You've seen the infographic that shows the vast, devastating havoc too little sleep creates in your body. Perhaps you've also seen studies that show even a partial night's sleep deprivation can make you more insulin resistant, setting the stage for obesity and type 2 diabetes. I certainly don't need to describe the over-caffeinated, sluggish morning a crappy night's sleep can mercilessly deliver.
So can we all agree you should be getting 7-9 hours of high quality, uninterrupted sleep every night? If only getting sufficient sleep was as easy to actually get as it is to agree we need it. Luckily, these five strategies can help.
1. Exercise early.
"Staying active and exercising on a regular basis has been shown to improve sleeping problems of insomniacs and people with sleeping disorders," writes Krista Styker. "And not only can regular exercise significantly improve your sleep quality, it can also give you that pep that makes you want to get out of bed in the morning and do things."
Burst training and weight resistance are my favorite early-morning exercises, but even a brisk 30-minute walk in the morning or early afternoon can improve sleep patterns.
Remember: Timing is crucial here. "To help with sleep, the best time to exercise is at least six hours before bedtime," says Dr. Frank Lipman, who notes working out too close to slumber can keep you tossing at night.
2. Limit caffeine.
Coffee qualifies as a food group in my mind, yet I'm well aware of its downsides. You know what I'm talking about if you've ever thrown back just one cup too many or downed that Americano too late in the day. Or you may just be a slow caffeine metabolizer, which makes you more sensitive to caffeine than most. It can make you wired, anxious and irritable.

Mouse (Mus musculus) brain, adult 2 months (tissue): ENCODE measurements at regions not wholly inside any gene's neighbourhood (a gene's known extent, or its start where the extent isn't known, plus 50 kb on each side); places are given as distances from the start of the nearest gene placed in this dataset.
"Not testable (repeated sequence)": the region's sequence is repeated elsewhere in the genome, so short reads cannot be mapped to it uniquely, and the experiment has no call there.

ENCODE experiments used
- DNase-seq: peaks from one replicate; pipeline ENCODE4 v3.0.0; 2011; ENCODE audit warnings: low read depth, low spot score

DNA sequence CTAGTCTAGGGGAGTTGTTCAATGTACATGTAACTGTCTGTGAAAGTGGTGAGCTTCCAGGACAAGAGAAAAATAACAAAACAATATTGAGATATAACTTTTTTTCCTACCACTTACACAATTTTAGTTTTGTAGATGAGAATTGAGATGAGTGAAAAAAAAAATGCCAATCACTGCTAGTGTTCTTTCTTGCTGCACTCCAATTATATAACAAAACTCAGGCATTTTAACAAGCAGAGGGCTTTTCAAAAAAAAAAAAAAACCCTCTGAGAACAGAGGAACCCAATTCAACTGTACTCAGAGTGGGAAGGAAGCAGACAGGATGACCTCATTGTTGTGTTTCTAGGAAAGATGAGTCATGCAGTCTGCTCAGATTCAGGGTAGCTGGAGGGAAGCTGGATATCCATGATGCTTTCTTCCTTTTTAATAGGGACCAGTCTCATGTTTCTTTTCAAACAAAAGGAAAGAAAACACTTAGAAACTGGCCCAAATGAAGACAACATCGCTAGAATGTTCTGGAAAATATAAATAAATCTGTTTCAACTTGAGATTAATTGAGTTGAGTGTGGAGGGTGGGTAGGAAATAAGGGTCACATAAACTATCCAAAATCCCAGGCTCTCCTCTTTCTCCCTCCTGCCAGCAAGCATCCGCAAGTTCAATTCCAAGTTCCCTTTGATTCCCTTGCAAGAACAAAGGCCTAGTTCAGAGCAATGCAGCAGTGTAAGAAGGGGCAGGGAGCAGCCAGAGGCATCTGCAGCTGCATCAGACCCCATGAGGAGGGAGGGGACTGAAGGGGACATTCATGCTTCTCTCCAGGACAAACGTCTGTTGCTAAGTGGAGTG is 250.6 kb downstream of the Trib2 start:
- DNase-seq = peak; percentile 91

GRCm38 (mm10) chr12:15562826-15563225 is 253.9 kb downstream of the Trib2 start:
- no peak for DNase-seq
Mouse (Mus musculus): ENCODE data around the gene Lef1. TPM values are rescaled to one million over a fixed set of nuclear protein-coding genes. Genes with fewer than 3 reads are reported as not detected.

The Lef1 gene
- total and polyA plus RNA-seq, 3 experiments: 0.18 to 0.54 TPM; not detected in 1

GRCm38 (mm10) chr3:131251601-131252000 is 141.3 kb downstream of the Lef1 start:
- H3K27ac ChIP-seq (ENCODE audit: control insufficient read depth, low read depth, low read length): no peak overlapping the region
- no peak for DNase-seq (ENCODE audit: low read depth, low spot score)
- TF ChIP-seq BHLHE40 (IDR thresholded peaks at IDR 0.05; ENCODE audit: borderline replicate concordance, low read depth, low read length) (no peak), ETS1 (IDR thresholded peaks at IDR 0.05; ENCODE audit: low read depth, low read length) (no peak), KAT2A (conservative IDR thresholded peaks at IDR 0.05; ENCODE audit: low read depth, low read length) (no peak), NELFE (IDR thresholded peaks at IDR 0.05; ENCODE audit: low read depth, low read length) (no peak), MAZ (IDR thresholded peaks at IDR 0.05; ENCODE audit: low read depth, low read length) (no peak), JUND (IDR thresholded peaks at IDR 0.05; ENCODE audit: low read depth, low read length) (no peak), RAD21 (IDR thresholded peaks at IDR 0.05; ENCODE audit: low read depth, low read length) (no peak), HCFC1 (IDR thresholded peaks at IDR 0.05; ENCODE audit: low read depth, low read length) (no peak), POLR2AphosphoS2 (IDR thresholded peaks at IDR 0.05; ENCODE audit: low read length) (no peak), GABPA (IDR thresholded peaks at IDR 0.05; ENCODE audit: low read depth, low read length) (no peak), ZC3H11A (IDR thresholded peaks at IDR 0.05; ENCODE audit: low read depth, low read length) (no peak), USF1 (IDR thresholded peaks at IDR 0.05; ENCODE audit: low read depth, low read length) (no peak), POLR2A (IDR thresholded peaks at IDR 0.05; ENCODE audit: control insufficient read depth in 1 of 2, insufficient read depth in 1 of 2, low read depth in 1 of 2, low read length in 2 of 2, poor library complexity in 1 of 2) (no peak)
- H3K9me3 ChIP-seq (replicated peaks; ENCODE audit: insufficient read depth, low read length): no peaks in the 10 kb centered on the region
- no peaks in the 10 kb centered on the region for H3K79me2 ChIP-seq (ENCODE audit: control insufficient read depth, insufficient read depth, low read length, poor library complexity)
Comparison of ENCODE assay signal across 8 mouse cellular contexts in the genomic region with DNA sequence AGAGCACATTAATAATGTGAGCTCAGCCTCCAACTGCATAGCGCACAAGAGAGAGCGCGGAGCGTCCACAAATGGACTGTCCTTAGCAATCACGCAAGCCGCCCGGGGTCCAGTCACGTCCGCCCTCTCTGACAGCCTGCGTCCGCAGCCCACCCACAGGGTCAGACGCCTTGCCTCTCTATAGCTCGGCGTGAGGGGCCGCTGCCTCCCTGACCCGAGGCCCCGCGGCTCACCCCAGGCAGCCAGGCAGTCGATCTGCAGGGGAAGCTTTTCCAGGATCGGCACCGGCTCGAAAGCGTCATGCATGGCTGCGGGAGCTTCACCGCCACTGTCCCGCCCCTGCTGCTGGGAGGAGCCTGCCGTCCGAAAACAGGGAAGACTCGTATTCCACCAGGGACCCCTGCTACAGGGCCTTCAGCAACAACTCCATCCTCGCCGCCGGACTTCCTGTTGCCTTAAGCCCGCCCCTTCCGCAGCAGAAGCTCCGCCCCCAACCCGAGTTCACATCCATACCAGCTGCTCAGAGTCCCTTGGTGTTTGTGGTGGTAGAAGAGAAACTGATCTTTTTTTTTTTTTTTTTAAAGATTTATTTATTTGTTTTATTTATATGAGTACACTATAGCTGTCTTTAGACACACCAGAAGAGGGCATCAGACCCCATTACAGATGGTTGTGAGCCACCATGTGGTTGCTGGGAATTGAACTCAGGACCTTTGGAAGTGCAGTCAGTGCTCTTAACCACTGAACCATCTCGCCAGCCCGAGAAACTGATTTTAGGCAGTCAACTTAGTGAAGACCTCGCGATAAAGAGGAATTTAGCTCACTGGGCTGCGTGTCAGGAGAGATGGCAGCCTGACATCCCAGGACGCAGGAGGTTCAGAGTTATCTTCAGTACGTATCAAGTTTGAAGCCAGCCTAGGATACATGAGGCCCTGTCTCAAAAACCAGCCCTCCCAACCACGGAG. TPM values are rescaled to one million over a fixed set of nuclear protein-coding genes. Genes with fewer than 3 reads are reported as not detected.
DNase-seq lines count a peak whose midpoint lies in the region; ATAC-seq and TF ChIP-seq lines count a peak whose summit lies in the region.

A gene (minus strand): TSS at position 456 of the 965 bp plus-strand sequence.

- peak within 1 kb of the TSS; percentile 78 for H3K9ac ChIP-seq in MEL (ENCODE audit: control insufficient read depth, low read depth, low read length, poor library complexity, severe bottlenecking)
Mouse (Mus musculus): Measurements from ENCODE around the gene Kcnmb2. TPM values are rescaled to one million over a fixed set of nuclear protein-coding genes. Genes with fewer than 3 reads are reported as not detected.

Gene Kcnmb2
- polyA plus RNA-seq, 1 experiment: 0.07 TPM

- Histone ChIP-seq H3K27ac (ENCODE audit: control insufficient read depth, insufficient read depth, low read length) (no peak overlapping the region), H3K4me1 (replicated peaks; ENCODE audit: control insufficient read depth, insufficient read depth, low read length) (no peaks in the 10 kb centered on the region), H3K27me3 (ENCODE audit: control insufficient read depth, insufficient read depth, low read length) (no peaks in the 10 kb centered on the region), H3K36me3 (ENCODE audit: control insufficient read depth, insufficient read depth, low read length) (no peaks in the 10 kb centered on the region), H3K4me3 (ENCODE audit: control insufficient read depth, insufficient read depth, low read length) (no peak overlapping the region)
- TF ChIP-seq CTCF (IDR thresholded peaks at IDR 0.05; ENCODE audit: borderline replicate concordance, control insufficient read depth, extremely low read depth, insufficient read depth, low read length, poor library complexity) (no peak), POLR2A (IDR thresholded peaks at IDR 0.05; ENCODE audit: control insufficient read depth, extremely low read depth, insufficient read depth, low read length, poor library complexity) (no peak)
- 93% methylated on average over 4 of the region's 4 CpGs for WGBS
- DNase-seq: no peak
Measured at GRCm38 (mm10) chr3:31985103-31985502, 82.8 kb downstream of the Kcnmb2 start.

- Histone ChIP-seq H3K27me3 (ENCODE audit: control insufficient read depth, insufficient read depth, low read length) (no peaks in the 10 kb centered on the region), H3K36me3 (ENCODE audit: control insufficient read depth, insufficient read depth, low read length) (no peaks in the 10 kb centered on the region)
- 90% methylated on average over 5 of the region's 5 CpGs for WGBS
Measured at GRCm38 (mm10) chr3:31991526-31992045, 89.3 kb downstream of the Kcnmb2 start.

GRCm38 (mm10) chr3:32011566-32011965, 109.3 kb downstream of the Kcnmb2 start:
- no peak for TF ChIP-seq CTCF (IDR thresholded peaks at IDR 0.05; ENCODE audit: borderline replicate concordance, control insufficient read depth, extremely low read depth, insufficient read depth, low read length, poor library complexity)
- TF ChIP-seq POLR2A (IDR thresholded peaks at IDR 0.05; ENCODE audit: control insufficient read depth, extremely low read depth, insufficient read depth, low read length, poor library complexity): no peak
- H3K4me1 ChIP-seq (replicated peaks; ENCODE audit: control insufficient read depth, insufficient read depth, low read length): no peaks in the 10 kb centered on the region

"Caffeine can stay in your body 8-14 hours after consuming it," writes Lauren Noreen, who says "if you are having trouble sleeping, try completely eliminating it for a month and see if that improves your sleep." If that's not an option, stick to a cup or two of organic, mycotoxin-free coffee to get the benefits you deserve and sleep well.
After my morning java, I usually switch to green tea, which supports healthy gut bacteria and boosts metabolism. This wonder beverage contains theanine, which raises GABA, a calming brain chemical that combats depression, promotes good sleep and helps your body overcome food intolerance.
3. Develop a ritual
"One of the keys to getting a good night's sleep is preparation," writes Dr. Susan Blum. "A good nightly wind-down routine will not only help you to fall asleep, but will also help you to stay asleep. Begin at least an hour before bedtime by turning off any electronics ... The light from the screens and the stimulation of watching them literally keep your brain in the 'on' position."
My ritual involves chamomile tea, an Epsom salts bath and a good (but not great) novel. Yours might entail meditation, deep breathing, gentle yoga or reading an inspirational book. Find what ritual works for you and make it a habit.
4. Control stress.
Your stress hormone cortisol should be highest in the morning and gradually taper throughout the day. Ramped-up cortisol past its prime crashes serotonin, the feel-good brain chemical that helps you feel calm and optimistic and sleep well. Eventually, your body gets tired of producing all that excess cortisol and your levels drop, causing you to feel sluggish, unmotivated and fatigued. A vicious "wired and tired" feeling ensues as stress impedes sleep and vice versa.
"Inadequate sleep weakens our ability to handle stress, maintain a healthy immune system, moderate our emotions, and think clearly," writes Krystelle Fournier. So try using breathwork and meditation to help control stress levels. A better night's sleep is one of many benefits from keeping stress levels in check.
5. Don't snack before bed.
When you go to bed full, you're not moving your diet or sleep in the right direction. First, it's not comfortable to try to sleep with a full stomach and many people toss and turn, or make frequent bathroom trips when they eat too late, all of which impede sleep.
Going to bed on a full stomach can also suppress ghrelin, a hormone you want to be highest at night. That's because ghrelin triggers the release of growth hormone (GH) when we sleep. GH helps your body heal, recover and make muscle and bone, so ghrelin is the last thing you want to shut down during sleep. Have a substantial dinner and close up the kitchen. If you still have 11PM hankerings, have a glass of water.
What one strategy would you add for a solid, uninterrupted night's slumber?
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